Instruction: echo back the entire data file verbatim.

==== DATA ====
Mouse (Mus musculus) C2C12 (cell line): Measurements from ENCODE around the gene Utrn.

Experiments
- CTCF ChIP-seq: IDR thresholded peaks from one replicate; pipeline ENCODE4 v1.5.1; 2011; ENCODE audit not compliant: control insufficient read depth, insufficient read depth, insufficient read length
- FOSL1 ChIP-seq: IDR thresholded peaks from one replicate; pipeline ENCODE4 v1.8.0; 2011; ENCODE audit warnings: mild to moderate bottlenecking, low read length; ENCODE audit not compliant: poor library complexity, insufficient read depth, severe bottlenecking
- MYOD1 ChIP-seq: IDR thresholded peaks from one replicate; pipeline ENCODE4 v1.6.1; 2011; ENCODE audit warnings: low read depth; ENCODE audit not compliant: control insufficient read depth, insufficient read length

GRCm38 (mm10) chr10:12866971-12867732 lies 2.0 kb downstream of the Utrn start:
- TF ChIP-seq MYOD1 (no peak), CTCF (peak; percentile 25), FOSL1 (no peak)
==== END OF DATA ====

Mouse (Mus musculus) C2C12 (cell line): Measurements from ENCODE around the gene Utrn.

Experiments
- CTCF ChIP-seq: IDR thresholded peaks from one replicate; pipeline ENCODE4 v1.5.1; 2011; ENCODE audit not compliant: control insufficient read depth, insufficient read depth, insufficient read length
- FOSL1 ChIP-seq: IDR thresholded peaks from one replicate; pipeline ENCODE4 v1.8.0; 2011; ENCODE audit warnings: mild to moderate bottlenecking, low read length; ENCODE audit not compliant: poor library complexity, insufficient read depth, severe bottlenecking
- MYOD1 ChIP-seq: IDR thresholded peaks from one replicate; pipeline ENCODE4 v1.6.1; 2011; ENCODE audit warnings: low read depth; ENCODE audit not compliant: control insufficient read depth, insufficient read length

GRCm38 (mm10) chr10:12866971-12867732 lies 2.0 kb downstream of the Utrn start:
- TF ChIP-seq MYOD1 (no peak), CTCF (peak; percentile 25), FOSL1 (no peak)